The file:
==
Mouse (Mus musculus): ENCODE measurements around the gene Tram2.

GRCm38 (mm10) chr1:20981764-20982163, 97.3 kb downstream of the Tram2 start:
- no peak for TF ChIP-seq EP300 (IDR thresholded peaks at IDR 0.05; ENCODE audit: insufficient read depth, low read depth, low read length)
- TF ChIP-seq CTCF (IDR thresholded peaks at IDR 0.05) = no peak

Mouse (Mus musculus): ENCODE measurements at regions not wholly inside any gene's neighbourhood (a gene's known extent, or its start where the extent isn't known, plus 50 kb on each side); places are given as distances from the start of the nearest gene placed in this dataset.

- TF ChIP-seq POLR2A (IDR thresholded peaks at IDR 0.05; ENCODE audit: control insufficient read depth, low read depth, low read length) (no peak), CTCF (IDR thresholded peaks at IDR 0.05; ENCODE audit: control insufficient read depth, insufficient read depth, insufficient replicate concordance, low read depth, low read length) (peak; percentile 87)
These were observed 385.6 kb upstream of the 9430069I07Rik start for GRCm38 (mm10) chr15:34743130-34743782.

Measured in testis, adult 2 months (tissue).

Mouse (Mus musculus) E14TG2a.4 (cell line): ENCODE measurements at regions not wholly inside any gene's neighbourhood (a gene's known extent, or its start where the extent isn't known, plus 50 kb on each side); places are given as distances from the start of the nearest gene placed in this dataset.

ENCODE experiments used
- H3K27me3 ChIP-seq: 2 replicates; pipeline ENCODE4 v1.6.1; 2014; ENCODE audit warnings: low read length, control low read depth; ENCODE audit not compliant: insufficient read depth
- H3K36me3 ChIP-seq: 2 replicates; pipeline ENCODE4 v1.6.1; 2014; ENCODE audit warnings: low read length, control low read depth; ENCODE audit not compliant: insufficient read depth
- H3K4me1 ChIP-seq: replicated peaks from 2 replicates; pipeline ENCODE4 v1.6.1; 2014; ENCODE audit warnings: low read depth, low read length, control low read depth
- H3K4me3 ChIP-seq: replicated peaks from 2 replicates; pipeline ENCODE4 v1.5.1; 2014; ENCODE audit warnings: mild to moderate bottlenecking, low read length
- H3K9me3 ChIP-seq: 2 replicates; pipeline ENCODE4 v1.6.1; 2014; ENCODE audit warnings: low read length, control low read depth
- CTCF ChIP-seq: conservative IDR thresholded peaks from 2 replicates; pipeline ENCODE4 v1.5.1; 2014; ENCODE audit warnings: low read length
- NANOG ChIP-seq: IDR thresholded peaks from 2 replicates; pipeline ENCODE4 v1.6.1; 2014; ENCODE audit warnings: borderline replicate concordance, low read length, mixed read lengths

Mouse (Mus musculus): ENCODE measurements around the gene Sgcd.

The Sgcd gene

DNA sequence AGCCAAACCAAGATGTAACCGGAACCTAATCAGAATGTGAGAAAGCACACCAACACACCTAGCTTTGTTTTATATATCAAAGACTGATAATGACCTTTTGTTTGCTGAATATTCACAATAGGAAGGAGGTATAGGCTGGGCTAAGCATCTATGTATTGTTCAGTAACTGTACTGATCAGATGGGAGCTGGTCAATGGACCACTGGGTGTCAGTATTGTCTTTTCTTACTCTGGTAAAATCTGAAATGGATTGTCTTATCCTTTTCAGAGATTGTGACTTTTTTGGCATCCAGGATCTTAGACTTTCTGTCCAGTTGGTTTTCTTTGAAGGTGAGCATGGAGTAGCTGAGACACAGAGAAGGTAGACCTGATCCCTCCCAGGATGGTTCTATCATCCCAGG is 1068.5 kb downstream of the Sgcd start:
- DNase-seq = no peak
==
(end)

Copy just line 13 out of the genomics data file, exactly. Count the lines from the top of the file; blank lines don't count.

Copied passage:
- H3K4me1 ChIP-seq: replicated peaks from 2 replicates; pipeline ENCODE4 v1.6.1; 2014; ENCODE audit warnings: low read depth, low read length, control low read depth